When scientists discover a new phenomenon, they often get to name it. For researchers who study the model system Drosophila melanogaster, or fruit flies, that means participating in a long tradition that is a hallmark of the field’s culture.
Drosophila researchers are known for selecting descriptive — and sometimes witty — names for the genes they discover. The tradition dates back to the research of Thomas Hunt Morgan, who noticed that a gene mutation he was studying resulted in white eyes in his flies, and named the gene “white.” Morgan’s pioneering research using flies went on to win the first of six Nobel Prizes that have been awarded (so far) for Drosophila research.
Since Morgan’s initial research, Drosophila researchers have continued to choose gene names that relate to the physical or physiological characteristic associated with the mutant version of the gene. For example, mutations in the gene timeless — which was part of the research that won the 2017 Nobel Prize in Physiology or Medicine — result in flies that cannot distinguish between day and night, losing track of their circadian rhythm.
The names of fly genes can also veer into more humorous territory. And like most researchers in their field, the faculty members at the University of Michigan Life Sciences Institute have a few favorites.
Yukiko Yamashita, Ph.D., uses fruit flies as a model organism to investigate how stem cells divide. The mechanisms that regulate stem cell division remain poorly understood, and have implications for cancer and other diseases.
“One gene that immediately jumps to mind is tinman,” she says. “This gene encodes a transcription factor that is required for heart development. Thus, the mutant has no heart — like the Tin Man from ‘The Wizard of Oz’.”
Another of Yamashita’s favorite’s is the Van Gogh gene, which is required for planar polarity. This polarity makes sure that all hairs on a fly’s back point in the same direction. In the absence of this gene, the hairs form swirls similar to the style of many of the artist’s paintings, Yamashita explains.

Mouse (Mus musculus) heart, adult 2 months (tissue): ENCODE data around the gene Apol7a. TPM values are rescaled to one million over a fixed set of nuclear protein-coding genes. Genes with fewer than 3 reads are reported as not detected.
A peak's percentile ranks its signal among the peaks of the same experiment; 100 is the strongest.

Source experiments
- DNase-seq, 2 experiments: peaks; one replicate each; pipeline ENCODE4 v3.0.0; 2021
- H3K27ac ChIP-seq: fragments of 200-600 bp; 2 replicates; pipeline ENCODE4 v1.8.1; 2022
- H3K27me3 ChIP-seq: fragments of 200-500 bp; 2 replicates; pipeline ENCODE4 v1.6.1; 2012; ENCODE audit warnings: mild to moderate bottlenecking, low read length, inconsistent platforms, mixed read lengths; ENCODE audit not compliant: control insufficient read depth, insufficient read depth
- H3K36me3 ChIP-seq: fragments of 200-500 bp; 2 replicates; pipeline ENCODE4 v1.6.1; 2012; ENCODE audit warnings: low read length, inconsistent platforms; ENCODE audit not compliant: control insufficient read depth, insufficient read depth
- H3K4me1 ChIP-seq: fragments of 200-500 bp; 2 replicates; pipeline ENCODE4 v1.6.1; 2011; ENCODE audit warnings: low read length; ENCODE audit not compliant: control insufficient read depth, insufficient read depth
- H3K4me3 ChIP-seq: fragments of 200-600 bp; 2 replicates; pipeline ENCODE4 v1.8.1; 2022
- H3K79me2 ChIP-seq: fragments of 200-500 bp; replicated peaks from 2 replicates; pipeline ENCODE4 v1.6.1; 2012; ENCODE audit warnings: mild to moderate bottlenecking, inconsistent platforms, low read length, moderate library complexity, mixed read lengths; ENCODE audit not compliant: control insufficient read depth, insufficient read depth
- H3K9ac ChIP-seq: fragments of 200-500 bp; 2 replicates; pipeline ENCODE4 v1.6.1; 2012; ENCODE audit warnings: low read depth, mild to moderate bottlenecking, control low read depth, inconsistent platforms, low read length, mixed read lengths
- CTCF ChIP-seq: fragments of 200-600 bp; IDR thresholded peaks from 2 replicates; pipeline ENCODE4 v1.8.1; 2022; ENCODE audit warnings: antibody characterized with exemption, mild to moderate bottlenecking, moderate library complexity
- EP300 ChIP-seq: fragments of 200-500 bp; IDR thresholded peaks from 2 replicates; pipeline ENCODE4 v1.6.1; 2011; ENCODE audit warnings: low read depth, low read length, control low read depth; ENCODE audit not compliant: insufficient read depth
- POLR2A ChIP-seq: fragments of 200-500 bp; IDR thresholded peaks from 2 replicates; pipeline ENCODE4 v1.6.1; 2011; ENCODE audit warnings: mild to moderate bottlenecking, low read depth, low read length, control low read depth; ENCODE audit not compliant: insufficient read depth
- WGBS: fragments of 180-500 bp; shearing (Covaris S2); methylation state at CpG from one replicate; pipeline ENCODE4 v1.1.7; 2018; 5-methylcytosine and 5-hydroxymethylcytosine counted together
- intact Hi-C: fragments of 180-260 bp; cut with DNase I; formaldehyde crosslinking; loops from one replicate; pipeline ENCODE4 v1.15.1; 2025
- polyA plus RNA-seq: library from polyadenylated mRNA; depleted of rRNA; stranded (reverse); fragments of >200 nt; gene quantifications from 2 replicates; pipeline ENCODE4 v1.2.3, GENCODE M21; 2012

Bing Ye, Ph.D., studies the development of neurons in fruit flies to discern how defects in neuronal development contribute to brain disorders such as Down syndrome.
Ye’s personal favorite is the gene hamlet. “A defect in this gene affects the development of cells descended from IIB progenitor cells — so, IIb or not IIb.”
Cheung-Yu Lee, Ph.D., investigates the mechanisms that enable neural stem cells to self-renew and the implications of those mechanisms in neurodegenerative diseases. He likes to highlight the genes in the hedgehog pathway, which was first named for a mutation that resulted in a short and spiky larval cuticle (the protective case that surrounds fly larvae). Many homologs of this pathway were later discovered in vertebrates — including humans — and were similarly named.
“It’s an example of both the creativity of the original discovers and the genes’ evolutionary conserved roles across species,” Lee says.
This naming tradition has led to some controversy when human genes take on the names of the Drosophila homologs. The whimsical-sounding Sonic Hedgehog gene, for example, can cause severe and sometimes deadly malformations in the brain when mutated in humans. A few such human genes have been renamed, to avoid seemingly insensitive conversations between doctors and patients when discussing genetic diseases.
But beyond its role in the culture and tradition of Drosophila research, the practice also has scholarly value. Descriptive gene names are more likely to stick in a researcher’s mind than, say, an assortment of a few letters and numbers.
And since many genes are conserved across species, remembering the name of a gene that causes a particular physiological response is useful. If researchers saw a same response in another species, they could more quickly determine if the species had a homologue to the gene discovered in flies.
Thus, the naming convention does not just serve as an important part of the research culture — it provides a useful tool to connect discoveries about fundamental processes of life across species.
Cheng-Yu Lee is the Robert H. Bartlett Collegiate Professor of the Life Sciences, a research associate professor at the LSI, and an associate professor of internal medicine and cell and developmental biology at the U-M Medical School.
Yukiko Yamashita is the James Playfair McMurrich Collegiate Professor of the Life Sciences, a research professor at the LSI, a professor of cell and developmental biology at the U-M Medical School, and a Howard Hughes Medical Institute investigator.
Bing Ye is the Burton L. Baker Collegiate Professor of the Life Sciences, a research associate professor at the LSI, and an associate professor of cell and developmental biology at the U-M Medical School.